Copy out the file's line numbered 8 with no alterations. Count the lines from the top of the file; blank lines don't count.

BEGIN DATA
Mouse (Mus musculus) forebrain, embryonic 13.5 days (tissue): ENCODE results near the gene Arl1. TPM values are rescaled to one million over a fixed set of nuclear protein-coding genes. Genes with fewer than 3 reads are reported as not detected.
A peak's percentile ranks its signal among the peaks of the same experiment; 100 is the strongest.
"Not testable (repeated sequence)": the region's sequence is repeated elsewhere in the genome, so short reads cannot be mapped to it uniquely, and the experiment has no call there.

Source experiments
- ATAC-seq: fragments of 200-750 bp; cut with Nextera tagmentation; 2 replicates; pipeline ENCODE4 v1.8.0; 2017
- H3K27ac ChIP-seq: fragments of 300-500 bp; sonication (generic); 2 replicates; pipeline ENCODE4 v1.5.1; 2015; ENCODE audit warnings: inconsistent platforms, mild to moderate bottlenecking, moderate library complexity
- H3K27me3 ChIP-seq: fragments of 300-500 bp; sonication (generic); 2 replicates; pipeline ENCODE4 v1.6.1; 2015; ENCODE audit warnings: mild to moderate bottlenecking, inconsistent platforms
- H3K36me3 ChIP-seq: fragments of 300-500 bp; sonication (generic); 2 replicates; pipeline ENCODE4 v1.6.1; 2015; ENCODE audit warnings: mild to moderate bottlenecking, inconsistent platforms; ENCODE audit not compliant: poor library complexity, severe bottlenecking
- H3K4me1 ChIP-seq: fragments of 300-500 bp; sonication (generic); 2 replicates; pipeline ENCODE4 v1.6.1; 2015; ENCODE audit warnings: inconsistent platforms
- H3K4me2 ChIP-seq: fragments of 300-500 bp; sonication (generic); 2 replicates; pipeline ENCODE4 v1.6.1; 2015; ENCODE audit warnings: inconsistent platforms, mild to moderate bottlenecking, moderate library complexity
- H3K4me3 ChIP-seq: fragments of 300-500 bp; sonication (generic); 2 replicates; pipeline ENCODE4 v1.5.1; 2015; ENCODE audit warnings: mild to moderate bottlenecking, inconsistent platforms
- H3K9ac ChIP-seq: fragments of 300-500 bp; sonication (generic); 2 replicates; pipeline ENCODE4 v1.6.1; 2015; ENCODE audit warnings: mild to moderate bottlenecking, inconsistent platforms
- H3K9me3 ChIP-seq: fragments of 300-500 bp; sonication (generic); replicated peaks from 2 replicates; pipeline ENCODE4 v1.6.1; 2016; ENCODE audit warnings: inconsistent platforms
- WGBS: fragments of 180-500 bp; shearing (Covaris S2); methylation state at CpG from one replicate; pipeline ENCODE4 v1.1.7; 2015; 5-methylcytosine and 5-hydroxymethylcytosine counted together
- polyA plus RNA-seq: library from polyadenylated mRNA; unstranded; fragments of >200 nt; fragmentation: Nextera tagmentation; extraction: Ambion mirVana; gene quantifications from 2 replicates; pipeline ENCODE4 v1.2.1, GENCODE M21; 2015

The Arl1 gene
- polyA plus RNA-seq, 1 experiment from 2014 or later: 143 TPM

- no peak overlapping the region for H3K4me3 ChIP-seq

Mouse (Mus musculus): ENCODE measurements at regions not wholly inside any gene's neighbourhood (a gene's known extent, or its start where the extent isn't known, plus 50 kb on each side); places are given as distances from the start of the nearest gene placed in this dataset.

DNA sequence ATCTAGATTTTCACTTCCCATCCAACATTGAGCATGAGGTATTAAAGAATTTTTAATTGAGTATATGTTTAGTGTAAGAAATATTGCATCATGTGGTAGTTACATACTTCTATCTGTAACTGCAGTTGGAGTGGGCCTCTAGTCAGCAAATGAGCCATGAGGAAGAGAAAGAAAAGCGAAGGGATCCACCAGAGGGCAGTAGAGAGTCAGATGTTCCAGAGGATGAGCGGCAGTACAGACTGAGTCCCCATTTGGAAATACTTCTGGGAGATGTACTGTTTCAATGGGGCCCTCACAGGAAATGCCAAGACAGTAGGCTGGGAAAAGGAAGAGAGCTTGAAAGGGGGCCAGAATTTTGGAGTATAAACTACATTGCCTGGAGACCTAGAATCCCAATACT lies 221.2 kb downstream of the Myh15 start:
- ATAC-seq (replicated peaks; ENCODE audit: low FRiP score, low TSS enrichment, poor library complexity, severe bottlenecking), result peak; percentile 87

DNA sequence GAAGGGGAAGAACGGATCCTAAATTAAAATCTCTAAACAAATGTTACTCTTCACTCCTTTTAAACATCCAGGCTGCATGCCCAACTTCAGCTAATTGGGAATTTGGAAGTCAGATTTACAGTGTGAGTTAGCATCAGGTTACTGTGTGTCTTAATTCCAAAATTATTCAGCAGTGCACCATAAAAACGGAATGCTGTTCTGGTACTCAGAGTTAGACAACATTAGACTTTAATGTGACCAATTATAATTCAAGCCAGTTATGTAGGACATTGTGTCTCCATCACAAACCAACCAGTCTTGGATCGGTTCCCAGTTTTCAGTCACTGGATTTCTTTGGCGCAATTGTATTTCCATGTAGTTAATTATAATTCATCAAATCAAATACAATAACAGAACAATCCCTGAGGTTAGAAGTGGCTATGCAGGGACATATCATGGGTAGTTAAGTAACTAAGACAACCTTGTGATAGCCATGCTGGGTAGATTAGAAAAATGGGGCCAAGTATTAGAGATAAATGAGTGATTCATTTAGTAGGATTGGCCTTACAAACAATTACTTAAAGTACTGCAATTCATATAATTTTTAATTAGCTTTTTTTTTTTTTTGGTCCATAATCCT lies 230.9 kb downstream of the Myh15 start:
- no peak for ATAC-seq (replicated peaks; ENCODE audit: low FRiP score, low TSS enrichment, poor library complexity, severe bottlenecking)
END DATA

- H3K36me3 ChIP-seq: fragments of 300-500 bp; sonication (generic); 2 replicates; pipeline ENCODE4 v1.6.1; 2015; ENCODE audit warnings: mild to moderate bottlenecking, inconsistent platforms; ENCODE audit not compliant: poor library complexity, severe bottlenecking